How Do I Deal with Spiritual Realities?

Jung saw spirit as a non-material aspect of human existence that can’t really be fully described or defined. Yet, he certainly didn’t feel that this elusive character means that spirit is unreal — far from it! Spiritual realities have their own sense of purpose connected to them, quite distinct from our human expectations. Jung sees the appearance of this dimension of human life as usually associated with strong feeling, as researchers like Profs. Neal Krause and Kenneth Pargament have emphasized in more recent times.

But there’s something important to recognize here. In some ways, Jung and others like him see spiritual reality as basically the opposite of the material reality that we live in every day. So, potentially, we could live our lives, eat sleep, work and do all the regular things that we do, and not really have any connection to spiritual reality. On the other hand, we could choose to live almost entirely in spiritual reality, with as little connection with the pragmatic realities of the world as possible.

However, Jung argued that neither of these paths would ultimately lead to a very meaningful life. From his perspective, in Andrew Samuels’ words, “spiritual goals must be embodied for fulfillment.”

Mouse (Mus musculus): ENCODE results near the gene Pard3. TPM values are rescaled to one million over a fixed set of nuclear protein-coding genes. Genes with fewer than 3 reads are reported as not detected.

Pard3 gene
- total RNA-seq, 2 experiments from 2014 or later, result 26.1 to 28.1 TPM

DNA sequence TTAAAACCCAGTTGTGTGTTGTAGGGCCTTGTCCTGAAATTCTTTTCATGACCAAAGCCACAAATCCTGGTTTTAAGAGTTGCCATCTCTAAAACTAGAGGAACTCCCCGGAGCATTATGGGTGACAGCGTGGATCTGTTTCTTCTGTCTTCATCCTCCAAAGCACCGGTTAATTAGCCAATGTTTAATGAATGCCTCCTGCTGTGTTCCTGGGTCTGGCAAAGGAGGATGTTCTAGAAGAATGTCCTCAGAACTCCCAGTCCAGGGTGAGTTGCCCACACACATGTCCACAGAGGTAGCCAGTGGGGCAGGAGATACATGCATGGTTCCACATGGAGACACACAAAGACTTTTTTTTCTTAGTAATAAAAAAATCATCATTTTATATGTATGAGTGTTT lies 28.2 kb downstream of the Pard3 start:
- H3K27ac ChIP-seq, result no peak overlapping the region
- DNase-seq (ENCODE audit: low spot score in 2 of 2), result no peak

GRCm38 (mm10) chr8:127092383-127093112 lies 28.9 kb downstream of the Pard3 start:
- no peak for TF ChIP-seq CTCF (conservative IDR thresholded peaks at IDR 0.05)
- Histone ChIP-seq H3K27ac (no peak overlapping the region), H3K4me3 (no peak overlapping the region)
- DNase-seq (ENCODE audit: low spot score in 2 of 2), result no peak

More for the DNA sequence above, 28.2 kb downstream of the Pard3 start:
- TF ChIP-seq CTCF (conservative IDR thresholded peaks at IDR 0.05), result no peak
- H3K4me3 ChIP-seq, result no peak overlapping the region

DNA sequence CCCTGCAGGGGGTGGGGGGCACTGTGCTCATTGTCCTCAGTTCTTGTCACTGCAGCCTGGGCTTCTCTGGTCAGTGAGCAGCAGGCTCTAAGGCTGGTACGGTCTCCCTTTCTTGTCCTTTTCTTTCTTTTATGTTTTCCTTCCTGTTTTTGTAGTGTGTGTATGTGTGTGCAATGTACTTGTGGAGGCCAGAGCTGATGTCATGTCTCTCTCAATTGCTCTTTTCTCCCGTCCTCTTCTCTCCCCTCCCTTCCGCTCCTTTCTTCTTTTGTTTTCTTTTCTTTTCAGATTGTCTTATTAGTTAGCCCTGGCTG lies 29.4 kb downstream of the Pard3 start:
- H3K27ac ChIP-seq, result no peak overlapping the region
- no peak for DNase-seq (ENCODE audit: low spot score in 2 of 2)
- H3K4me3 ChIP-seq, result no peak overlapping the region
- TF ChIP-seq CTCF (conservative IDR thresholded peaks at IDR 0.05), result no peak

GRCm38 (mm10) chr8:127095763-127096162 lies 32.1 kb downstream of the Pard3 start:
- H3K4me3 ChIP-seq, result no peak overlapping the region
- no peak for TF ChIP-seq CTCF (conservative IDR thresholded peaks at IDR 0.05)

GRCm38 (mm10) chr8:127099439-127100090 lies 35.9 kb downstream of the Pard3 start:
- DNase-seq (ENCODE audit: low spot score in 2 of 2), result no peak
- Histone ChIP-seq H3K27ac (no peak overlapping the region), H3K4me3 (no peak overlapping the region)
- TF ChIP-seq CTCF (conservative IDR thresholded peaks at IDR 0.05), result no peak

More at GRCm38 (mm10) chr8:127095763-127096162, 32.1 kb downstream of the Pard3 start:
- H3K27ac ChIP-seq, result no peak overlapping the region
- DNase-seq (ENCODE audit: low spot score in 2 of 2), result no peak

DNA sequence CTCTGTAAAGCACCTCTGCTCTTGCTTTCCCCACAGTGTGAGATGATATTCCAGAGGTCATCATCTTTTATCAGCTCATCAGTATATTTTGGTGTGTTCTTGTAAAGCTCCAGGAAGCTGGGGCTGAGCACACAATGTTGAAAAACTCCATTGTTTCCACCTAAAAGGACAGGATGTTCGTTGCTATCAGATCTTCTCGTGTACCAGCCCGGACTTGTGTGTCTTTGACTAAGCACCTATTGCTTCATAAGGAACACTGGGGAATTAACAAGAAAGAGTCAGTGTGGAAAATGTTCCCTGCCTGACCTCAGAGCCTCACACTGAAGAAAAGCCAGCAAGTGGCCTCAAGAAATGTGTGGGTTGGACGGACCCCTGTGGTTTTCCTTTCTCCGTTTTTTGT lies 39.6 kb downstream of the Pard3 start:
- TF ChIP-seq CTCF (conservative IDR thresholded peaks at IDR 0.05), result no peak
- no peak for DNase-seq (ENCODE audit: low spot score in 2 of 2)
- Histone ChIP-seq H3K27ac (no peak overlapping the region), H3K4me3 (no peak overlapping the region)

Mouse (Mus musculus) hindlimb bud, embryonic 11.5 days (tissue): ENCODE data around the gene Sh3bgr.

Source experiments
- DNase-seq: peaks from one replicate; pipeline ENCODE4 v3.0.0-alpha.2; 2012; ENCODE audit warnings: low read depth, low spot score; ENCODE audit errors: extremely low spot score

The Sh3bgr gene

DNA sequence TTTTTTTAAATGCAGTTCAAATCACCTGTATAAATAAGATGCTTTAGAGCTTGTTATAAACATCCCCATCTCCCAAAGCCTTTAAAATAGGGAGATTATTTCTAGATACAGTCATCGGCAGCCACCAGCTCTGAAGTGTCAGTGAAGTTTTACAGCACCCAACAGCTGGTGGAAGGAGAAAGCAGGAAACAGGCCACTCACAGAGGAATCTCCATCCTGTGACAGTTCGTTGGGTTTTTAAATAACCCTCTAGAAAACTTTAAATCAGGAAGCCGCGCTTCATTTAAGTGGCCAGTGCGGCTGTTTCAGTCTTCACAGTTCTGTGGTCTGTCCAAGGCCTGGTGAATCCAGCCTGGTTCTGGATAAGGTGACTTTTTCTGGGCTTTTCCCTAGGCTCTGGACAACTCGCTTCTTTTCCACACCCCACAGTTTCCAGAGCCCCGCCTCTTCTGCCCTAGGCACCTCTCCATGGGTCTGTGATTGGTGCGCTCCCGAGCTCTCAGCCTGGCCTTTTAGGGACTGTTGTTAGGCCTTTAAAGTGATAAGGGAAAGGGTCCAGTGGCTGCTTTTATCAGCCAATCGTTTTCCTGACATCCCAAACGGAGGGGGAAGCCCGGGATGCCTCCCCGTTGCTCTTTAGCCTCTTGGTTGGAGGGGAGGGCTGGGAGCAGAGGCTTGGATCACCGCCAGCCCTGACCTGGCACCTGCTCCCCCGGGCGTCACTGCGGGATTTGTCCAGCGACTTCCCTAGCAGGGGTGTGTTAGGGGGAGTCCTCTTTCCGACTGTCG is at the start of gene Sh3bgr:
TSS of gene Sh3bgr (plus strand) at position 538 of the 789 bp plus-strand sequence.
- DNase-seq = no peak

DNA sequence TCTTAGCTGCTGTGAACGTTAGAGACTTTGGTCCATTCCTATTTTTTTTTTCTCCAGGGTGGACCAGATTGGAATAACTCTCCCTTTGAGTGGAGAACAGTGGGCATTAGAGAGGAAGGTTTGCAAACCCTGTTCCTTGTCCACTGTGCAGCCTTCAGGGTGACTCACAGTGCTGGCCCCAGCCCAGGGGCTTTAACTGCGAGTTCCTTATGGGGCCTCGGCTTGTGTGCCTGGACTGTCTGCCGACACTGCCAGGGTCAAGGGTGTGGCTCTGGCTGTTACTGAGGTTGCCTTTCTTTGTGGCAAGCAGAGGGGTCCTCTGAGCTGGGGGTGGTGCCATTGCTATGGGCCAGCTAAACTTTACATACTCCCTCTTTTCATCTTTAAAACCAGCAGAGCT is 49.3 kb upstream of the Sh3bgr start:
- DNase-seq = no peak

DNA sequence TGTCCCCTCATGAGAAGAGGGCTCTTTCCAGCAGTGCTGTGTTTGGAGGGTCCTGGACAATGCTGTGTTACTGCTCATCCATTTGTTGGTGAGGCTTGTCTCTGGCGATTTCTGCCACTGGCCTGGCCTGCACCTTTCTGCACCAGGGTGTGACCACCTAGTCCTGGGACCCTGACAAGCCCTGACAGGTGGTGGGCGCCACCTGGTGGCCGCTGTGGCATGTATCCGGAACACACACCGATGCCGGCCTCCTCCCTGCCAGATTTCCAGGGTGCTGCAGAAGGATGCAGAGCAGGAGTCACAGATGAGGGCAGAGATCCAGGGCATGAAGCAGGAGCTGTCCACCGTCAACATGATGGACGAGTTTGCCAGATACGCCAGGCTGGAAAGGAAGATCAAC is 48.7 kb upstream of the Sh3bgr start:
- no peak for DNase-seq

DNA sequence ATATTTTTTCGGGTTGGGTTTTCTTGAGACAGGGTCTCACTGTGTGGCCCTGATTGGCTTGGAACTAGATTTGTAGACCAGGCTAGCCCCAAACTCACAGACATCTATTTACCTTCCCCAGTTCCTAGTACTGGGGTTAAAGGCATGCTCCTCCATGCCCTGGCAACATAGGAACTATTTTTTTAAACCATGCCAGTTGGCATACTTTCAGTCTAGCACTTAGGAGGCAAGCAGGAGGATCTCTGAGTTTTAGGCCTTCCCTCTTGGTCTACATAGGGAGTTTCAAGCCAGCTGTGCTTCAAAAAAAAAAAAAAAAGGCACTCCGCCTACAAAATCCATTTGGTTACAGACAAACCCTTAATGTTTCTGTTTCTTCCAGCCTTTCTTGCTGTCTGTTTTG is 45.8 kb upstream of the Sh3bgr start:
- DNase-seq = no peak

So, how can we bring spiritual and material realities together, so that the relationship between spirituality and depression is a positive one?

Living Out Our Spirituality

One of the key requirements of a spirituality that is truly grounded in, and connected with, our own real lives is that the spirituality genuinely emerges from our lived experience. There is only one way that this can happen, and that is, if we examine our own lived experience, and really seek to understand who we are and what has happened to us in our lives in an honest and self-compassionate way. Only a spirituality in which all that we are can be welcomed in an open-hearted way can be a spirituality that helps us move away from depression, rather than miring us deeper in it.

One very effective way of understanding and developing compassion for our own unique lives is through depth psychotherapy. Engaging in therapy or analysis with a therapist who is attuned and sensitive to spiritual values can be a powerful way of integrating one’s journey to wholeness, and one’s particular spiritual path.

Brian  Collinson, Registered Psychotherapist and Jungian Analyst


© 2019 Brian Collinson, 2238 Constance Drive Oakville, Ontario (near Mississauga)

PHOTOS: Derek Hatfield (Creative Commons Licence)

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Rocketman: The Journey of Accepting Who You Are

June 17th, 2019 · accepting who you are

Accepting who you are sounds so simple, but that’s not many people’s experience. Rocketman, the recent film of the life of singer Elton John illustrates this powerfully.

accepting who you are

Elton John being Elton John